Is Your Benefits Package Really Benefiting Your Employees?

November 20, 2018 | Evelyn Chow, Nabilah Tan

Design Thinking

Image Source : Guido Kovalskys

How Design Thinking can help Innovate your People Strategies.

Many leading brands, like Google, Grab and Facebook, have been featured for their successes in injecting a start-up culture to make work a fun and enjoyable place for employees. Others have since tried to emulate their successes by re-designing work spaces and offering benefits like free food, office games, paid outings and chilling areas. In fact, a recent study by Sage revealed that 40% of business owners believe that such benefits are important to employees.

But such benefits come with high costs, especially to smaller companies where economies of scale cannot be achieved. The question then is – are these benefits showing results in terms of improving employee satisfaction and productivity? Contrary to what employers believe, the answer seems to be a no, with 53% of respondents stating that having office games are distracting and an overwhelming 91% feeling that outings do not have a positive effect on their work satisfaction.

What had led to this misalignment?

Assuming what employees want, without doing appropriate validations are often the cause behind such problems. This is where design thinking can help. As defined by Tim Brown, the CEO of IDEO, design thinking is a human-centred approach to innovation that uses the designer’s sensibility and methods to match people’s needs with what is technologically feasible and what is business viable for creating value. The idea behind this thinking process is that one should always empathise with the ‘users’ when creating something that aims to meet their needs. After all, what use is a product or service if nobody actually wants or needs it (You’d be surprised that this is the #1 mistake that start-ups make)?

Applying the Design Thinking Process

1. Empathize

Assumptions are not enough. If your company does employee climate surveys, it is time to act on the feedback and bring tangible outputs to employees. Better yet, go on the ground and observe the way employees do things. Are they any pain points that you can spot? Are there any benefits that would help them ease both their work and personal burdens?

Most importantly, invite them to share about their needs and wants! Stories are the best way to empathise and put yourself in another’s shoes. Only when you understand the life your employees lead, can you bring them benefits that would be truly valued.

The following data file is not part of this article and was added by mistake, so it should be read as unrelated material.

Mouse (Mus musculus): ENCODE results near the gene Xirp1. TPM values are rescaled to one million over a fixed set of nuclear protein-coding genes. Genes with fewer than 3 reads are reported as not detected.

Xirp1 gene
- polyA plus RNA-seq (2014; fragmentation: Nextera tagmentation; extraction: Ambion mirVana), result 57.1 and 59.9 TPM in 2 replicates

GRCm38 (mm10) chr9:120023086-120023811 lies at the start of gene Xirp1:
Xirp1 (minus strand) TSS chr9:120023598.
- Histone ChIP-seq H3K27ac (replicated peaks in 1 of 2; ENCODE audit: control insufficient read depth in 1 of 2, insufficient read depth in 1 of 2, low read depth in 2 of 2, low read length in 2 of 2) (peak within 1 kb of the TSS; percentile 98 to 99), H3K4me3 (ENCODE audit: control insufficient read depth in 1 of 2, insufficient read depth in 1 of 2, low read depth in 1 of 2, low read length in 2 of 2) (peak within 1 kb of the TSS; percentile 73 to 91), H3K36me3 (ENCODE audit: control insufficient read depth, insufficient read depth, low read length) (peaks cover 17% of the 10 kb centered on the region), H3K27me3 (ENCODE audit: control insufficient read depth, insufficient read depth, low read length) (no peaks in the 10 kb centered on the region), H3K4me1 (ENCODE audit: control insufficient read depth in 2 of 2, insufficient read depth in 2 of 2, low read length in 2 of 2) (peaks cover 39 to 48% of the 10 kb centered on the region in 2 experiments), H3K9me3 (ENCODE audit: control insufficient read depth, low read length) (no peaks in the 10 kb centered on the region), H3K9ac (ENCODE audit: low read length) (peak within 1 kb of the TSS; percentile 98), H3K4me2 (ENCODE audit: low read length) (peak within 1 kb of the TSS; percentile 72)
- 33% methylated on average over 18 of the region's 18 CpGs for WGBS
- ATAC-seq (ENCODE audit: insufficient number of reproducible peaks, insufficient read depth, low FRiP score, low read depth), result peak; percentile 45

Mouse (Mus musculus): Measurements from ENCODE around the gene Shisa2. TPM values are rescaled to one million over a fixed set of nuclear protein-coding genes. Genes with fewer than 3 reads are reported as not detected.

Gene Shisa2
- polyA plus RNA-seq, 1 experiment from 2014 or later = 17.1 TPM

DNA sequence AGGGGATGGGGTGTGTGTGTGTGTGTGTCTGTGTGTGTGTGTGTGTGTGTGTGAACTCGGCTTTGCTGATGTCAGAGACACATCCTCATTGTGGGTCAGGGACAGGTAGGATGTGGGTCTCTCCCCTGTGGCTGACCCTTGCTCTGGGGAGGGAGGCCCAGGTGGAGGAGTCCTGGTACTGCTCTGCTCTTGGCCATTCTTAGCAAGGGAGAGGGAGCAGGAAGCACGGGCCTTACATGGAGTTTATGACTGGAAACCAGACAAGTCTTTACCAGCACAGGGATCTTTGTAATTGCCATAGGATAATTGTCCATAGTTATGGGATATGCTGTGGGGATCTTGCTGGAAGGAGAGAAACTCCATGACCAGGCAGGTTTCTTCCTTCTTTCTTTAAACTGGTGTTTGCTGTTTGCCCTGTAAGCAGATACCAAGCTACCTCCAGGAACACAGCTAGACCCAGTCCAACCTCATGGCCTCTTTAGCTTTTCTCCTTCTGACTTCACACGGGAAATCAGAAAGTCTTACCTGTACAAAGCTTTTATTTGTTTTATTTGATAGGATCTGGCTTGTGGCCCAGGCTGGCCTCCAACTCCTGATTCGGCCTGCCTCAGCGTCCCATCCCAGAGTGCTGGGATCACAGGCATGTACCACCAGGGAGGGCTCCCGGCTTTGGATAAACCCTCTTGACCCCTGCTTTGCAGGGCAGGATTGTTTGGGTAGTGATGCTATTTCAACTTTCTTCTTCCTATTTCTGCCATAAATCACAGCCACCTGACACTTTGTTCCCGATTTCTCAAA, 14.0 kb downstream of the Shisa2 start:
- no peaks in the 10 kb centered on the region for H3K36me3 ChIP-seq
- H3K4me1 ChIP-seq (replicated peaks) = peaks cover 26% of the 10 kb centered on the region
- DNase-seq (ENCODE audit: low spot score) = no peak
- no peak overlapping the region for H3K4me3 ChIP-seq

2. Define

With a better picture of the people that make up your organisation, gather all your insights and redefine what it is that your employees are looking out for in their benefits package. Is it really about a fun physical working space? Or do they simply want more flexible working arrangements to seamlessly transition between work and personal duties?

3. Ideate

Now that you have a focus to work with, it is time to brainstorm. Free your imagination to come up with creative ideas, and never stop at just one! Think of as many benefits that would address your employees’ needs as possible, and then ask for more. At this stage, quantity definitely trumps quality.

4. Prototype

The intuitive thing to do once you have an idea would be to implement it. But wait! Implementing a new benefits system involves large scale costs. Once done, that’s it. You probably won’t be getting any extra funding if this idea had been the wrong one to follow. The solution? Create a prototype – anything that your employees can interact with and start a conversation about the potential success of this idea.

If it’s a flexible benefits scheme, create a mock-up of how and what employees can spend their credits on. If it’s a flexible work arrangement, storyboard what the arrangement would be like to see if it would be more of a help or a hindrance. The aim here is to gain a sensing of what worked and what didn’t. So create as many of them as fast and simple you can, you want to build something to learn, not last. Do not invest so much effort at this stage or you will be trapped in the sunk cost fallacy.

5. Test

Test out your prototypes with the stakeholders – your employees. Implement the new benefits on a smaller scale. For example, if it’s a 4-day work week, get a team to test it out, then gain feedback on how they liked the experience. Create experiences that the employees can judge and from there, learn and reiterate to ensure you get the optimal benefits package that your employees will put to good use.

Just remember, do not fear failures and never limit yourself to ‘best practices’. The unique nature of each organisation does not allow for perfect replications of others’ successes. It’s about experimenting to find the right combination for your people, not about providing the best holistic package that you can find in the market. Pay attention to the actual, and not assumed, needs and wants of your people, and a successful people strategy would be in your hands!

DecodeHR will be running a series of leadership development workshops that focus on transformational leadership and design thinking. Please get in touch if you would like to receive an invitation to these workshops.

Reference Sources :

1) Sage People - Why your workforce isn’t working

2) The White Board - A design thinker's cheat sheet